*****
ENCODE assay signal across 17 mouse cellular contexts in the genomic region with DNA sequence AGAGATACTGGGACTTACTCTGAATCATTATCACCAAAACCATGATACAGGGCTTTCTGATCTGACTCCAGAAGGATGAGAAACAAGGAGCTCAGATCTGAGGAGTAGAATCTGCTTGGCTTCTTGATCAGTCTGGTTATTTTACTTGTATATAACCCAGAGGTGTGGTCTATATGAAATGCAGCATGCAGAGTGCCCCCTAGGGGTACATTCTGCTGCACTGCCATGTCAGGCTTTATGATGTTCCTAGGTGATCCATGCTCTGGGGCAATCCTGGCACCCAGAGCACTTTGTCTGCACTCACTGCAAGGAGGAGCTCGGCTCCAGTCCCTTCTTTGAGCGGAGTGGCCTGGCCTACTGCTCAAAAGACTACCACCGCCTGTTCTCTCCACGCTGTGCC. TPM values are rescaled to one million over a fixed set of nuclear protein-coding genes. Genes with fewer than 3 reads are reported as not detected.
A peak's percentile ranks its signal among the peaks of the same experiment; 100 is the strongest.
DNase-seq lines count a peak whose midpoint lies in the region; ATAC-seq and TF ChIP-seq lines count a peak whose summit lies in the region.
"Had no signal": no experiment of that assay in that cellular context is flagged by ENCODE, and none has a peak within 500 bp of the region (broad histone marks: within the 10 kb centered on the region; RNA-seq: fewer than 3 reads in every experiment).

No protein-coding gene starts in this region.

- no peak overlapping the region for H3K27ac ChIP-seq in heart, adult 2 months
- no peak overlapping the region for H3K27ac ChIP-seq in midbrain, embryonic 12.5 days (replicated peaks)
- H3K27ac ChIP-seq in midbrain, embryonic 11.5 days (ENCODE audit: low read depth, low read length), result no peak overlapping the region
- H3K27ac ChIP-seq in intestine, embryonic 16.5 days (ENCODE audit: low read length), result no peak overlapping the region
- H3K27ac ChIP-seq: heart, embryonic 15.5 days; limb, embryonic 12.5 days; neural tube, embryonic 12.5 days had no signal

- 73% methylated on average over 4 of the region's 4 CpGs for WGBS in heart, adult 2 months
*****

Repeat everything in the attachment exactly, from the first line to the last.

ENCODE assay signal across 17 mouse cellular contexts in the genomic region with DNA sequence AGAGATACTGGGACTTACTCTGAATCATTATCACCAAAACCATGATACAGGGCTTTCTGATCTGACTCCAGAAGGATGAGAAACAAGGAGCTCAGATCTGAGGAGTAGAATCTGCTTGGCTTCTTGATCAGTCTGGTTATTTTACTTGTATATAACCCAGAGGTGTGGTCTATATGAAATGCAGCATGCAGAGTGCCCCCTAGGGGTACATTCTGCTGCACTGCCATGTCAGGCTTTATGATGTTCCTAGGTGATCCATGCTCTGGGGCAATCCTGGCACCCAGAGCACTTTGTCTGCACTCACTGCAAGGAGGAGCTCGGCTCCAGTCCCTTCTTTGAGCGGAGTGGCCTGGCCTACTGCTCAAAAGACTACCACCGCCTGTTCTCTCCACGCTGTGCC. TPM values are rescaled to one million over a fixed set of nuclear protein-coding genes. Genes with fewer than 3 reads are reported as not detected.
A peak's percentile ranks its signal among the peaks of the same experiment; 100 is the strongest.
DNase-seq lines count a peak whose midpoint lies in the region; ATAC-seq and TF ChIP-seq lines count a peak whose summit lies in the region.
"Had no signal": no experiment of that assay in that cellular context is flagged by ENCODE, and none has a peak within 500 bp of the region (broad histone marks: within the 10 kb centered on the region; RNA-seq: fewer than 3 reads in every experiment).

No protein-coding gene starts in this region.

- no peak overlapping the region for H3K27ac ChIP-seq in heart, adult 2 months
- no peak overlapping the region for H3K27ac ChIP-seq in midbrain, embryonic 12.5 days (replicated peaks)
- H3K27ac ChIP-seq in midbrain, embryonic 11.5 days (ENCODE audit: low read depth, low read length), result no peak overlapping the region
- H3K27ac ChIP-seq in intestine, embryonic 16.5 days (ENCODE audit: low read length), result no peak overlapping the region
- H3K27ac ChIP-seq: heart, embryonic 15.5 days; limb, embryonic 12.5 days; neural tube, embryonic 12.5 days had no signal

- 73% methylated on average over 4 of the region's 4 CpGs for WGBS in heart, adult 2 months